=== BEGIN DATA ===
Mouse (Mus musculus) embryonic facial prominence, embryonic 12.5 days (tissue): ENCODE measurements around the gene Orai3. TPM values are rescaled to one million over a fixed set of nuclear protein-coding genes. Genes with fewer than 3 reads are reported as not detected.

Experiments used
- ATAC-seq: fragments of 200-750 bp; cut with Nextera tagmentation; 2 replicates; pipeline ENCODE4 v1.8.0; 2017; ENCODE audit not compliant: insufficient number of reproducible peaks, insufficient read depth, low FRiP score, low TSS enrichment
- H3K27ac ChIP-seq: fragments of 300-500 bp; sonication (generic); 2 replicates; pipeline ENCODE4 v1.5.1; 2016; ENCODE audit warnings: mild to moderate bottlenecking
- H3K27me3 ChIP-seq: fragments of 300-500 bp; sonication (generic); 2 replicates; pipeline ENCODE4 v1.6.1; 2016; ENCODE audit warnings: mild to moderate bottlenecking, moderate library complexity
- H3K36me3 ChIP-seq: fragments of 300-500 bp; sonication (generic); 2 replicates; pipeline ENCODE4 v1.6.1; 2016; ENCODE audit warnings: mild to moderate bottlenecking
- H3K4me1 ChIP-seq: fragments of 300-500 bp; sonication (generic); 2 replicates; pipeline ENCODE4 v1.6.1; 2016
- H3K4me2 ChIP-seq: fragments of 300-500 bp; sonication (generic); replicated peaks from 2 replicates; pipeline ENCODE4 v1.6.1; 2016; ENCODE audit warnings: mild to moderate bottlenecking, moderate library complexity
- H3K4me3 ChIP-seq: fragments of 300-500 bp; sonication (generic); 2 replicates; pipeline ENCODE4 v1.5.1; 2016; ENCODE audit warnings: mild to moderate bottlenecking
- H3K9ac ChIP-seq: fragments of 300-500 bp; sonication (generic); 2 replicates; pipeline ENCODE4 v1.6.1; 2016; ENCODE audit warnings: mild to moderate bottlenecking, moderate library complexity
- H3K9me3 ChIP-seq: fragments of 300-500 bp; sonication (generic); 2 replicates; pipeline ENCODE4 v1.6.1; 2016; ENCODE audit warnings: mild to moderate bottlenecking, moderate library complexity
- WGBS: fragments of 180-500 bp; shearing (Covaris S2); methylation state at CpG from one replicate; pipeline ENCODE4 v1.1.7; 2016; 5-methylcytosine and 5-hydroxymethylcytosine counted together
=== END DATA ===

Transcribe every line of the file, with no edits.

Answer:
Mouse (Mus musculus) embryonic facial prominence, embryonic 12.5 days (tissue): ENCODE measurements around the gene Orai3. TPM values are rescaled to one million over a fixed set of nuclear protein-coding genes. Genes with fewer than 3 reads are reported as not detected.

Experiments used
- ATAC-seq: fragments of 200-750 bp; cut with Nextera tagmentation; 2 replicates; pipeline ENCODE4 v1.8.0; 2017; ENCODE audit not compliant: insufficient number of reproducible peaks, insufficient read depth, low FRiP score, low TSS enrichment
- H3K27ac ChIP-seq: fragments of 300-500 bp; sonication (generic); 2 replicates; pipeline ENCODE4 v1.5.1; 2016; ENCODE audit warnings: mild to moderate bottlenecking
- H3K27me3 ChIP-seq: fragments of 300-500 bp; sonication (generic); 2 replicates; pipeline ENCODE4 v1.6.1; 2016; ENCODE audit warnings: mild to moderate bottlenecking, moderate library complexity
- H3K36me3 ChIP-seq: fragments of 300-500 bp; sonication (generic); 2 replicates; pipeline ENCODE4 v1.6.1; 2016; ENCODE audit warnings: mild to moderate bottlenecking
- H3K4me1 ChIP-seq: fragments of 300-500 bp; sonication (generic); 2 replicates; pipeline ENCODE4 v1.6.1; 2016
- H3K4me2 ChIP-seq: fragments of 300-500 bp; sonication (generic); replicated peaks from 2 replicates; pipeline ENCODE4 v1.6.1; 2016; ENCODE audit warnings: mild to moderate bottlenecking, moderate library complexity
- H3K4me3 ChIP-seq: fragments of 300-500 bp; sonication (generic); 2 replicates; pipeline ENCODE4 v1.5.1; 2016; ENCODE audit warnings: mild to moderate bottlenecking
- H3K9ac ChIP-seq: fragments of 300-500 bp; sonication (generic); 2 replicates; pipeline ENCODE4 v1.6.1; 2016; ENCODE audit warnings: mild to moderate bottlenecking, moderate library complexity
- H3K9me3 ChIP-seq: fragments of 300-500 bp; sonication (generic); 2 replicates; pipeline ENCODE4 v1.6.1; 2016; ENCODE audit warnings: mild to moderate bottlenecking, moderate library complexity
- WGBS: fragments of 180-500 bp; shearing (Covaris S2); methylation state at CpG from one replicate; pipeline ENCODE4 v1.1.7; 2016; 5-methylcytosine and 5-hydroxymethylcytosine counted together